CHRISTMAS in the Afghan capital Kabul is a low-key affair, but the Hassan family have embraced the day in their adopted Newcastle.
The five children of Ghulam and Hakima Hassan, of Mayfield, wore bright paper hats and brought their best manners to the Samaritans’ Christmas lunch on the Newcastle foreshore.
‘‘This is our second Christmas,’’ said Mr Hassan, who secured residency for his family in 2012.
Eighteen-month-old Ali had trouble with his hat getting soggy in the rain, but had help from twin sisters Zena and Zora, five.
Mr Hassan planned to cook kebabs later on a barbecue in the park.
Teresa Gourlay, of Eleebana, had assembled her brother Chris, new flatmate Dii Finley and friends Kristy Rendle and Glenn Pinfold. It was the first time any of them had been to the Samaritans’ lunch.
‘‘I’ve had a bit of a tough year financially and this is the first time I’ve been able to get everyone together for Christmas for years,’’ said Ms Gourlay who recently underwent an operation for a brain tumour.
Ms Rendle pulled a bonbon to reveal a cheesy joke inside. The table groaned, collectively, while people in line for meals chatted and shook hands and wished each other merry Christmas.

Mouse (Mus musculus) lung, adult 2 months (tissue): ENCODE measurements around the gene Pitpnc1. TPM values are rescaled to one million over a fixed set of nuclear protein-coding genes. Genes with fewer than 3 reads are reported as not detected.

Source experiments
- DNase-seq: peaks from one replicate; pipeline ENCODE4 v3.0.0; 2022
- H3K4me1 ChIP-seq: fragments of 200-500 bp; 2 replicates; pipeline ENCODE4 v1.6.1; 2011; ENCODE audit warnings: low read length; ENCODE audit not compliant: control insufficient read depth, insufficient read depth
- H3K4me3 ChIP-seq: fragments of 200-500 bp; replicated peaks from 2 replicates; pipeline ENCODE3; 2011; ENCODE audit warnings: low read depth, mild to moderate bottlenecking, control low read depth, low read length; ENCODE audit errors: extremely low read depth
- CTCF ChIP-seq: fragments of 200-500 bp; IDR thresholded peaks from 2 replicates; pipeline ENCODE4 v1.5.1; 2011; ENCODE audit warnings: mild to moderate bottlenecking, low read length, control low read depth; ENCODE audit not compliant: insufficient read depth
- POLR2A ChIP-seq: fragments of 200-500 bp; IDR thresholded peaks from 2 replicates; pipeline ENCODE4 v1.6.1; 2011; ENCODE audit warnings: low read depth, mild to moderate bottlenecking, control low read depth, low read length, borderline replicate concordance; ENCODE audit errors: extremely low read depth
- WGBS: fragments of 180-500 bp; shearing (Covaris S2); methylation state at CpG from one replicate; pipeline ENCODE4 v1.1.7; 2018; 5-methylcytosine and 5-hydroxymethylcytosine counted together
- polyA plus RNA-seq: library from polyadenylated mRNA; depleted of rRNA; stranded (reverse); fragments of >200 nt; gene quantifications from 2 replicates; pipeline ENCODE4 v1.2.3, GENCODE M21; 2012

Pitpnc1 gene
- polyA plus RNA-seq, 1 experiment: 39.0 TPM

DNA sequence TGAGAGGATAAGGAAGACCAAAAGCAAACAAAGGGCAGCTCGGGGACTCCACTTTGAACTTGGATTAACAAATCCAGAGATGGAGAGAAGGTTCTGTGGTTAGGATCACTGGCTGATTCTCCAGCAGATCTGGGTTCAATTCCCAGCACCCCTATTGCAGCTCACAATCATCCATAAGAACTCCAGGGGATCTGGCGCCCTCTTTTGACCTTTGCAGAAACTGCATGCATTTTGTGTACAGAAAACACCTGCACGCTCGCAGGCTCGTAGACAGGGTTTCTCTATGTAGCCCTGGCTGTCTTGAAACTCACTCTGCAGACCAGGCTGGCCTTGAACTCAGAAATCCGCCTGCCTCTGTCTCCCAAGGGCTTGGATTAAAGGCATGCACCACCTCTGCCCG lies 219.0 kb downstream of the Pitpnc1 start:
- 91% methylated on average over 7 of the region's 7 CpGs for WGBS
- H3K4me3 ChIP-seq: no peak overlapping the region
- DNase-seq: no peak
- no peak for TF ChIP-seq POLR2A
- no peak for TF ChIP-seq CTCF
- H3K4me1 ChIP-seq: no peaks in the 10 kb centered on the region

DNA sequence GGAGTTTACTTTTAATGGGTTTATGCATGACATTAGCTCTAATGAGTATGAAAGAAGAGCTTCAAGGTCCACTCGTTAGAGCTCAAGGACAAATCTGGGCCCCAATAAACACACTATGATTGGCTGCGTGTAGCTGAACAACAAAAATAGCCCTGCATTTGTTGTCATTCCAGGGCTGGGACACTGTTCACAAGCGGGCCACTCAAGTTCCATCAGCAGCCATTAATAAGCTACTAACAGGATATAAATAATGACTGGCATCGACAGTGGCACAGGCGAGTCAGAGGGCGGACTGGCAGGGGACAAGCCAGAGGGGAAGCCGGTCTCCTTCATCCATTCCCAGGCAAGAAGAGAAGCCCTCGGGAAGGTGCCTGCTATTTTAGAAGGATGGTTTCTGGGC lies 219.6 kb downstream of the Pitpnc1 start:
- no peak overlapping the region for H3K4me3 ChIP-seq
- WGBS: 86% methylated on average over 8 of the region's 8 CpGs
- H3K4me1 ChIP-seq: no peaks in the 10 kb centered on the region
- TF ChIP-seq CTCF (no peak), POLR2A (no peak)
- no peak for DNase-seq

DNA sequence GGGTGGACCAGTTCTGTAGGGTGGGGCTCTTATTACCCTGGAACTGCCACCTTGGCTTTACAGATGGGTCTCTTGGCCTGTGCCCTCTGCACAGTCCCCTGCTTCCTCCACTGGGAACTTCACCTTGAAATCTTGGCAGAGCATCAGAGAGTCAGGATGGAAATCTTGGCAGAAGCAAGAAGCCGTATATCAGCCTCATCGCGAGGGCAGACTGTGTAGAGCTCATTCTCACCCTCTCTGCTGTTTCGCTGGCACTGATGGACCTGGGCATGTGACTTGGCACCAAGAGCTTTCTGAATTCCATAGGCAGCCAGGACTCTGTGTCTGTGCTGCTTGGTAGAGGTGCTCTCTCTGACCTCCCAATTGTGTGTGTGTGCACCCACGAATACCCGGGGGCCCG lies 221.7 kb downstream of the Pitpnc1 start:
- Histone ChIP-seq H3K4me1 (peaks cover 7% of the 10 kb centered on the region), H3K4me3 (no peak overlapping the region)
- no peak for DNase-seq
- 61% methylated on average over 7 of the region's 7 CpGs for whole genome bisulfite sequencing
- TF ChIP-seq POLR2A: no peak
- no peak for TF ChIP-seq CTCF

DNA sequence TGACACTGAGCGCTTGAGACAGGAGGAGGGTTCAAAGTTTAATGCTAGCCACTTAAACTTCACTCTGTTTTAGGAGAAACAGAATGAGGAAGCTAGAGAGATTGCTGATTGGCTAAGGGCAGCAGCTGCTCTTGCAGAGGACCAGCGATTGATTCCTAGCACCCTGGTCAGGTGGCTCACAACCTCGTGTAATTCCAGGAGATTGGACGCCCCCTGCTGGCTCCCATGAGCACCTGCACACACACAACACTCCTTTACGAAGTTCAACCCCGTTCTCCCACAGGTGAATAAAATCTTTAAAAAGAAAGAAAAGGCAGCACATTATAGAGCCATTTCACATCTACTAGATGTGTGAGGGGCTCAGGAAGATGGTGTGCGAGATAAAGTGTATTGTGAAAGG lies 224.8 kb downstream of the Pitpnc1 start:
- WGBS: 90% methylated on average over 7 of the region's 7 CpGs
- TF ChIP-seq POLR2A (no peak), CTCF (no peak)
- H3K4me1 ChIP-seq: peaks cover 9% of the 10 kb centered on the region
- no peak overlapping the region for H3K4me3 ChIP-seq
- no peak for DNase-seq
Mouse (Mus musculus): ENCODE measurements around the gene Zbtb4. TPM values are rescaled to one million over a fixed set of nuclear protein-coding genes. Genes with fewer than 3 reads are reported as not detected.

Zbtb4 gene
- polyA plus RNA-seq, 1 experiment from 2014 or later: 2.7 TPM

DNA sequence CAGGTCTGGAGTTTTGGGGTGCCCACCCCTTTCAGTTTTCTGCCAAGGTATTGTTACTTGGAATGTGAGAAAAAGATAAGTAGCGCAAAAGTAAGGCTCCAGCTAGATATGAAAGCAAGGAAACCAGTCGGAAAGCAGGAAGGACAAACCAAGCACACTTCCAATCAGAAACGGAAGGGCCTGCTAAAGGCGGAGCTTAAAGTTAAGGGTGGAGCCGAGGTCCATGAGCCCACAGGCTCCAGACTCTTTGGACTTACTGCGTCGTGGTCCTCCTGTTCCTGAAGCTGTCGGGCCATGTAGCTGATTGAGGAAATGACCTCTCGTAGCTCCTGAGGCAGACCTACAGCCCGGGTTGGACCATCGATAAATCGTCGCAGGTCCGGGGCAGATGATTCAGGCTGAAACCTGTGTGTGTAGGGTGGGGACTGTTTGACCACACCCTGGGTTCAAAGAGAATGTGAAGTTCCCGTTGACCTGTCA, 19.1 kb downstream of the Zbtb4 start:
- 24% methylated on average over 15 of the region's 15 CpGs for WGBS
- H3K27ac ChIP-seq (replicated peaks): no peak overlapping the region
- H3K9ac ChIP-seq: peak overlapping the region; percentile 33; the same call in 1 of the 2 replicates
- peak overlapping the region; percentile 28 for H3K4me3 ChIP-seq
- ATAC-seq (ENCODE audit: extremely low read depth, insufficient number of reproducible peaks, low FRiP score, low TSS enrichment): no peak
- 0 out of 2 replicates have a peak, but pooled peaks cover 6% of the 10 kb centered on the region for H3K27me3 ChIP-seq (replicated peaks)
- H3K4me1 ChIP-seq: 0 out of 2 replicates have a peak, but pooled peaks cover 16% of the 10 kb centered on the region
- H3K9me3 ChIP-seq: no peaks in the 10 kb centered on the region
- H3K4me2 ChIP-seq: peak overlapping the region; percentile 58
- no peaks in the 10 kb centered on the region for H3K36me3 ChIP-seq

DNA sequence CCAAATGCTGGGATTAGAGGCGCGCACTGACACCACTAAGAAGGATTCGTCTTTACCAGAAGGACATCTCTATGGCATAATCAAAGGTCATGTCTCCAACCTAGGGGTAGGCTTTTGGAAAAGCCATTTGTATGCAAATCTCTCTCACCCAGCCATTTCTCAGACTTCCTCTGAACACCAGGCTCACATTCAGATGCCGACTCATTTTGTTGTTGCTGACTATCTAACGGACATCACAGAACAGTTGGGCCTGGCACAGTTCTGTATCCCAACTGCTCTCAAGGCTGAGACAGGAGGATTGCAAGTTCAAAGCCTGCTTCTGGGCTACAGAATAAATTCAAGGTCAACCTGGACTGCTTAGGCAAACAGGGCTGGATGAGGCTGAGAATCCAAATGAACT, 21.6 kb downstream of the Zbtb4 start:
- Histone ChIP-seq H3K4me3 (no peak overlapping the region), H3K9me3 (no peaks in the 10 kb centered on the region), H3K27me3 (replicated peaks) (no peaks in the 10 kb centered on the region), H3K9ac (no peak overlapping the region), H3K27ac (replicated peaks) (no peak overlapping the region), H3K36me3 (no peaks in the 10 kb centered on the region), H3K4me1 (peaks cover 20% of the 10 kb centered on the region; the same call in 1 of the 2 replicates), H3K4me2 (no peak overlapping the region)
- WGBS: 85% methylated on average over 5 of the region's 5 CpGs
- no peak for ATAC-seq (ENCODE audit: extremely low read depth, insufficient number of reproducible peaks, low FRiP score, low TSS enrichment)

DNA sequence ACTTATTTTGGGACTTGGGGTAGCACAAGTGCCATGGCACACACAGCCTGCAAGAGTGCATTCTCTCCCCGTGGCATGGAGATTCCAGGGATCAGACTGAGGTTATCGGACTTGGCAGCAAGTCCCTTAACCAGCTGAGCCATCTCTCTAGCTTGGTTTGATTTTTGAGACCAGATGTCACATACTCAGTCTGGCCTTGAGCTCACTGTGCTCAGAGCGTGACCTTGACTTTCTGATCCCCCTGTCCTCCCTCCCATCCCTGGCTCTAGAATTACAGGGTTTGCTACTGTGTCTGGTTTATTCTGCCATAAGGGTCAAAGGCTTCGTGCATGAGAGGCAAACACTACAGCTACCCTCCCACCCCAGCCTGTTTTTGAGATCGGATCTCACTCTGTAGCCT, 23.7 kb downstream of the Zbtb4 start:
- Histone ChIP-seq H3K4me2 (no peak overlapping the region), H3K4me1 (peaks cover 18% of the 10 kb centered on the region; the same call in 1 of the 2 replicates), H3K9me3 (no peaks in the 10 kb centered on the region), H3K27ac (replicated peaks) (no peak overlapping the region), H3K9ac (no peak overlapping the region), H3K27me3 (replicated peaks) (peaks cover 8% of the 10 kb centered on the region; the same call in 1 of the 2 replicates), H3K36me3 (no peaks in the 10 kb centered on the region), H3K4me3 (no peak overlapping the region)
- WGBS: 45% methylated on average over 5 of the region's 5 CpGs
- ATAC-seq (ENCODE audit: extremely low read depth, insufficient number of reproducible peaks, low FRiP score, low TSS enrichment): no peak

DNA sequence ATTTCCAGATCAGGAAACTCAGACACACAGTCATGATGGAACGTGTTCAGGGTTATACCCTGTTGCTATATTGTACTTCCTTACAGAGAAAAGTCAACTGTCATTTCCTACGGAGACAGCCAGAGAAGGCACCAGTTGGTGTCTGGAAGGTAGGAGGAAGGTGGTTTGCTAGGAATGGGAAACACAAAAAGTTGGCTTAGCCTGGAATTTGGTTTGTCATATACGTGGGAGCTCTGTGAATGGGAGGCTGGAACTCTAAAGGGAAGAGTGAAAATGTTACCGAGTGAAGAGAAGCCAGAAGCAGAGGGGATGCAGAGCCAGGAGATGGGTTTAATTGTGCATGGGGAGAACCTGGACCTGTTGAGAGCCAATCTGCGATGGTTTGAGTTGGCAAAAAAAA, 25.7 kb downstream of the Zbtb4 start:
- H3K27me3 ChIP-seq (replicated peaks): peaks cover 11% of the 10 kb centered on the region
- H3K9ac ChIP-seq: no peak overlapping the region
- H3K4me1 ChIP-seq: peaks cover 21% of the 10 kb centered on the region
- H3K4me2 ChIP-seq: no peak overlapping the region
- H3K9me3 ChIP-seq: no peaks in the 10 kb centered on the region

More than a tonne of food is served at the annual lunch, held in the foreshore rail sheds. About 800 people attend.
The diners come from a wide spectrum of backgrounds and circumstances. Some can’t afford Christmas lunch, and others don’t want to spend it alone.
Far from giving up their day, many volunteers said it was the best part.
‘‘It’s a nice thing to do on Christmas,’’ Mel Llewelyn, 72, said. This was his fifth year in a row volunteering.
Alyce McKeough, 27, said taking part helped her remember what Christmas was about.
‘‘You can get up on Christmas and sit at home and eat. Or you can come and help.’’